I have long been fascinated by islands. I remember, as a boy, taking my father’s small boat out to unpopulated islands off West Cork. I would step ashore like Robinson Crusoe on to a perfect, silent beach. There was always a profound serenity on these little islands, the troubles of the world were at a remove. The blue perfect sea provided a perfect, natural moat against all that was hurried, harried and hasslesome out in the broad world.
I used to work on sailing boats in my early 20s. I always found excuses to anchor off islands, and go ashore. I loved to anchor in the treacherous Blasket Sound, and soak in the abandoned village that whispered of the deep memories of an Blascaod Mór.
Valentia [above], Cape Clear, Sherkin and Heir island all became regular haunts when sailing with friends or tourists along the south west coast. A romantic urge to live on one of these beautiful outposts never quite left me. We as a family had the joy of house-sitting a very special cottage on Sherkin island for long periods a few years ago. The kids will always remember the experience of being storm bound for days at a time and helping us to prepare simple, self-sufficient meals with eggs from the hens, crabs from the harbour, and vegetables from the garden.
My wife’s medical training has led us to again live on an island now, the Isle of Wight, off the south coast of England.
Yet whereas Sherkin had only about 90 souls on board, the Isle of Wight has almost 150,000. While Sherkin had no shop the Isle of Wight has Sainsbury’s, Asda, KFC and McDonalds.
I remember carrying a pane of glass across Sherkin for a repair in my gloved hands. The Isle of Wight, by contrast, has a B & Q superstore, and myriad local hardware shops. Sherkin had no doctor, while the Isle of Wight has a fully kitted out hospital. This is island living with all the mod cons.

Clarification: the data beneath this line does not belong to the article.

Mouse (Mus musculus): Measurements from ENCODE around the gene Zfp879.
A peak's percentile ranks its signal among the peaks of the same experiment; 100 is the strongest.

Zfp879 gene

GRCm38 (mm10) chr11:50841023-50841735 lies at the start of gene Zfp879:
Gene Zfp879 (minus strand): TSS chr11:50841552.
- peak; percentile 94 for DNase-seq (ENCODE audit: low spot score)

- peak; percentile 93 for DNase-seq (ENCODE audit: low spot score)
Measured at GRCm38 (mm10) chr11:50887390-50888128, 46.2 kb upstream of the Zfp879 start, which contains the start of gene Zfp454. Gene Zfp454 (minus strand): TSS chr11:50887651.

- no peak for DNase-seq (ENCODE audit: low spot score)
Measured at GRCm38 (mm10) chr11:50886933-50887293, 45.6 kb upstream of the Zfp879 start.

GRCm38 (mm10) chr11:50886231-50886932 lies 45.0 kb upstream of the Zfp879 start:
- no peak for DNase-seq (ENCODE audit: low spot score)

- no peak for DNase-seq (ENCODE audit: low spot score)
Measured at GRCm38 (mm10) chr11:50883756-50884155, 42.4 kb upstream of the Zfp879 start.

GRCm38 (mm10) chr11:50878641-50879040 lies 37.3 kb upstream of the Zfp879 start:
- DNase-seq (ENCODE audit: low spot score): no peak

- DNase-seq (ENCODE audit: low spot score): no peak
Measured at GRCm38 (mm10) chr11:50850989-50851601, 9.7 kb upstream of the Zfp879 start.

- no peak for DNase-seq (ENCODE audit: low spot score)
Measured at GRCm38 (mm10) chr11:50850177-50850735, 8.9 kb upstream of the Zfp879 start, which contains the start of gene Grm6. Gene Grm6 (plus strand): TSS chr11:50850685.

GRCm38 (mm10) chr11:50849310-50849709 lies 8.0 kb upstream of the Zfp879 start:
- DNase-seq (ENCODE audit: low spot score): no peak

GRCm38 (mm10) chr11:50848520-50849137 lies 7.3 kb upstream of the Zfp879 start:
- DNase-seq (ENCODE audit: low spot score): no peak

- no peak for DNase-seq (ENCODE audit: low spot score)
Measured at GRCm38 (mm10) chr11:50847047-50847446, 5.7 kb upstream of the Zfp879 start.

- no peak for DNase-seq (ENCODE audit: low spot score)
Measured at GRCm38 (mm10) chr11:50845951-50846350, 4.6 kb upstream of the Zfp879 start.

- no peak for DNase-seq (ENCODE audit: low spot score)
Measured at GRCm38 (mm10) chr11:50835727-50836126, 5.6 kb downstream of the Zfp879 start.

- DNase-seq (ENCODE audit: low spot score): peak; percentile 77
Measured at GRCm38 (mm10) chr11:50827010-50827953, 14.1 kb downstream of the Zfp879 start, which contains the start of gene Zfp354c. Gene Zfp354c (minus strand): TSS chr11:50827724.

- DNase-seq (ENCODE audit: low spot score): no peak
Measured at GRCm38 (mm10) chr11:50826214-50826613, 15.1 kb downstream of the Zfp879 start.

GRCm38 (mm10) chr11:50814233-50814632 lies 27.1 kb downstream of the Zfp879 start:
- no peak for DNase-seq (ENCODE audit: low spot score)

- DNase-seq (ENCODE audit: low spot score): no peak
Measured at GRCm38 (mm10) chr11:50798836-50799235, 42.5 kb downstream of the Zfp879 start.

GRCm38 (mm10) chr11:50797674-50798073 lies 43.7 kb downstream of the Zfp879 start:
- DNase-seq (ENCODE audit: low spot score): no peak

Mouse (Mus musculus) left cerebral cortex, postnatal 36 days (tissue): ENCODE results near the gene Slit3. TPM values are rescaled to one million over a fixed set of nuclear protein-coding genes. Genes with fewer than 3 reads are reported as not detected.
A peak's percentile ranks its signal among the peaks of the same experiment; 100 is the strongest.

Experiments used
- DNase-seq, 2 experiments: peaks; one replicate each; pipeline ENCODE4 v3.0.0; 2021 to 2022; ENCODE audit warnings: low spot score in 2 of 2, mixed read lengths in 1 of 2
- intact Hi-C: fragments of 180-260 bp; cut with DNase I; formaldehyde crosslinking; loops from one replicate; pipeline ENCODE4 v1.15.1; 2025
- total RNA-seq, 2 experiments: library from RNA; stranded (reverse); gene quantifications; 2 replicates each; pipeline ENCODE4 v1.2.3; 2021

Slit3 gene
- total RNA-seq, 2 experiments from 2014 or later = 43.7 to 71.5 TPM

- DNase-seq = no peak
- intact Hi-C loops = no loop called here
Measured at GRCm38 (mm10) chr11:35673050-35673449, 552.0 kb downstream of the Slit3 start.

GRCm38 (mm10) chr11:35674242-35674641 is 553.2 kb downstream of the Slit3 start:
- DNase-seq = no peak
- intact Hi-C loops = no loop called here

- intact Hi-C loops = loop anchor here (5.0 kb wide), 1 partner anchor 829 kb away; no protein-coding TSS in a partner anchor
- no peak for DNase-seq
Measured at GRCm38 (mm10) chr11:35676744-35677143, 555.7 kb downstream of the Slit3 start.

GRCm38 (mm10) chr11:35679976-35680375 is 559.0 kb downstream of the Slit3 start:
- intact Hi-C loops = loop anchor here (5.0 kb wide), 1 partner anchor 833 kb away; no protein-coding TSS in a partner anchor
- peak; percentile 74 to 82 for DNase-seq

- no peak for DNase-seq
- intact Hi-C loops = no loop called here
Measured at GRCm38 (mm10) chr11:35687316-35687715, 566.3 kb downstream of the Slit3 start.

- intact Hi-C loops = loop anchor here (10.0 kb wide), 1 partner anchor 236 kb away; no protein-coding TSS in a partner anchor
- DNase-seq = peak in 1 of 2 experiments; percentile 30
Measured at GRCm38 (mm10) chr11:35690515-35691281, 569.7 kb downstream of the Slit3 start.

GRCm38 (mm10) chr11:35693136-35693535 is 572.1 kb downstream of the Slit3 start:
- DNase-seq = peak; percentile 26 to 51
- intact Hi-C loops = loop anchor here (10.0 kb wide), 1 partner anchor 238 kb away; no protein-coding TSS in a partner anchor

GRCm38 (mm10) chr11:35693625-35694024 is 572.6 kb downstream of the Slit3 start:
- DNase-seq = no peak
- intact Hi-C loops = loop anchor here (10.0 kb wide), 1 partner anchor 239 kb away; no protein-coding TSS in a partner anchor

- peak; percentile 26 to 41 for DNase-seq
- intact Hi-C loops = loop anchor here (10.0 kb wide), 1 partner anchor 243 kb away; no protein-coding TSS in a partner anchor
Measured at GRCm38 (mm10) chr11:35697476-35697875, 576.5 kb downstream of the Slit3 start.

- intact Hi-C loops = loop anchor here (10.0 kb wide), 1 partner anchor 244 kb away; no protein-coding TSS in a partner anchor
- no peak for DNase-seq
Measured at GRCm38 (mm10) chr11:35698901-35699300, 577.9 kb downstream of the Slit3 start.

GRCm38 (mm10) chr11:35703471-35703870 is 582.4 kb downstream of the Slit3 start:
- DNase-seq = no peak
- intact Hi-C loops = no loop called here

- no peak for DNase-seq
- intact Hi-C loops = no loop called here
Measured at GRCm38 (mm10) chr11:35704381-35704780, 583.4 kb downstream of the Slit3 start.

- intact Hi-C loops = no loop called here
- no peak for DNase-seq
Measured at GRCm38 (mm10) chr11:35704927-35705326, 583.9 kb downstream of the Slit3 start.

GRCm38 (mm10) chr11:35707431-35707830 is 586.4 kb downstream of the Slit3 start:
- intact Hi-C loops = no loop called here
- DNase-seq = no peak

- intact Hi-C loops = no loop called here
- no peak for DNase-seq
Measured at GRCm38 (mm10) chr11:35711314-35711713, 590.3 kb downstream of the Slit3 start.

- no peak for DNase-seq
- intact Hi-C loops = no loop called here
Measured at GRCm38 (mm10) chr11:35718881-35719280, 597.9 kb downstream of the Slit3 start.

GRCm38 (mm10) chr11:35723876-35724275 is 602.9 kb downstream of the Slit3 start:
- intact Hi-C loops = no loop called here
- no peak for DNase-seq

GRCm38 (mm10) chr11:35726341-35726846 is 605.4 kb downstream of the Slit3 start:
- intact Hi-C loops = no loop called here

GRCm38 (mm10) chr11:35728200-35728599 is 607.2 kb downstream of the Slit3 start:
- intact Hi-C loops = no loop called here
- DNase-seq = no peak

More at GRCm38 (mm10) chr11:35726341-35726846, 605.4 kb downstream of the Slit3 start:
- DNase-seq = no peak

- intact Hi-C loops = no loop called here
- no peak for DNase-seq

Yet it remains an island, and it very much feels like one. During a storm, the ferries are cancelled, and we become isolated. Despite the rapid ferries and hovercraft that connect us to the mainland, the sense of being in a place apart remains.
We live at a remove from the 21st Century, for better and worse. Wandering amongst the thatched cottages of our village, it could be the 19th. The concerns and stresses of the modern world are held at bay by the Solent.
Things move slower and people have more time. When returning from a few days work in in Dublin or London, you cross the water to a place where time flows easy.
The decision to spend time here was made with the kids in mind. Childhood only comes once and, along with happy memories of city life in Dublin, we wanted their memories to be washed over with nature, golden beaches with breaking waves, and for them to be ensconced for a while the life of a small, happy village. My eldest boy says of living on an island, “It makes you feel cosy and safe. It’s nice to know there’s water all around you when you are going to sleep, sometimes it feels like you’re getting rocked about as you fall asleep.”
All Irish people are islanders, of course. Yet our island is large and populous enough that we forget that status, until we have to leave it. Then, the necessity of travel by boat or plane reminds us sharply that we are islanders.
I married an Englishwoman, which has meant that for 10 years and more we have been routinely travelling back and forth across the Irish Sea, with the kids in tow, a number of times each year.
Yet living on an island off an island doesn’t isolate, rather the sea connects us. With family from Ireland, Scotland, England and Wales, we are home across the archipelago, and we are forever happily hopping on and off boats.